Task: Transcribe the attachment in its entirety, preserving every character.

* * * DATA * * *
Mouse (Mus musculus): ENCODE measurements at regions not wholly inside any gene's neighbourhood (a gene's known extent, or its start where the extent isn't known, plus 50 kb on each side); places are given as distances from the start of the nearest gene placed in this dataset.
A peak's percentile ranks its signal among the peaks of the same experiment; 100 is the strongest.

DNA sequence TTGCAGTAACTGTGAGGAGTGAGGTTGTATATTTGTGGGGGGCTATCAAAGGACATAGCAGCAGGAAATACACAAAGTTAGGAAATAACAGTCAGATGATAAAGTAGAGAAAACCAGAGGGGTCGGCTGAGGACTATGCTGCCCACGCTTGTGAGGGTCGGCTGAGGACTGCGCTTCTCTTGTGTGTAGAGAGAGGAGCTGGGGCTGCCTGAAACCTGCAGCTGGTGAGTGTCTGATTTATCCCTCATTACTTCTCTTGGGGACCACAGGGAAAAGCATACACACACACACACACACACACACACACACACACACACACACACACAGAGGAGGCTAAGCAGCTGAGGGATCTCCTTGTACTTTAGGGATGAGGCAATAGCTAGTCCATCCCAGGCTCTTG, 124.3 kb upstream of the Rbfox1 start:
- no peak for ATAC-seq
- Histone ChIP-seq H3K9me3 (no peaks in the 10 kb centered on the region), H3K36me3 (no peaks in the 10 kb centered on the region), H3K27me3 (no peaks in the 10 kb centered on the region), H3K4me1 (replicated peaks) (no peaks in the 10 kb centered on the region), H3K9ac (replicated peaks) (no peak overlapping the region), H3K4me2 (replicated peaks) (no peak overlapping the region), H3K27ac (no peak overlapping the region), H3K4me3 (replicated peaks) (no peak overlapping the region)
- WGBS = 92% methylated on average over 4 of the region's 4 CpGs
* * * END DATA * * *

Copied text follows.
Mouse (Mus musculus): ENCODE measurements at regions not wholly inside any gene's neighbourhood (a gene's known extent, or its start where the extent isn't known, plus 50 kb on each side); places are given as distances from the start of the nearest gene placed in this dataset.
A peak's percentile ranks its signal among the peaks of the same experiment; 100 is the strongest.

DNA sequence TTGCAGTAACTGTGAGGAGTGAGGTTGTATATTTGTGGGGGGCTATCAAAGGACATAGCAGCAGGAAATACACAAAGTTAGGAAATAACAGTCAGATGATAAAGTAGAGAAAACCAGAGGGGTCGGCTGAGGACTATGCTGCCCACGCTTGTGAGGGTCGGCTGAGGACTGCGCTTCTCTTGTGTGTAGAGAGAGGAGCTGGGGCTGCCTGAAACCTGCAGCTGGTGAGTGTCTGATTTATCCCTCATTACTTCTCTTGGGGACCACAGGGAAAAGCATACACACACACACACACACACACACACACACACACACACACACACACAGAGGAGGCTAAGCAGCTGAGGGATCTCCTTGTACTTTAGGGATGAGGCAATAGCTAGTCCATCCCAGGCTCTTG, 124.3 kb upstream of the Rbfox1 start:
- no peak for ATAC-seq
- Histone ChIP-seq H3K9me3 (no peaks in the 10 kb centered on the region), H3K36me3 (no peaks in the 10 kb centered on the region), H3K27me3 (no peaks in the 10 kb centered on the region), H3K4me1 (replicated peaks) (no peaks in the 10 kb centered on the region), H3K9ac (replicated peaks) (no peak overlapping the region), H3K4me2 (replicated peaks) (no peak overlapping the region), H3K27ac (no peak overlapping the region), H3K4me3 (replicated peaks) (no peak overlapping the region)
- WGBS = 92% methylated on average over 4 of the region's 4 CpGs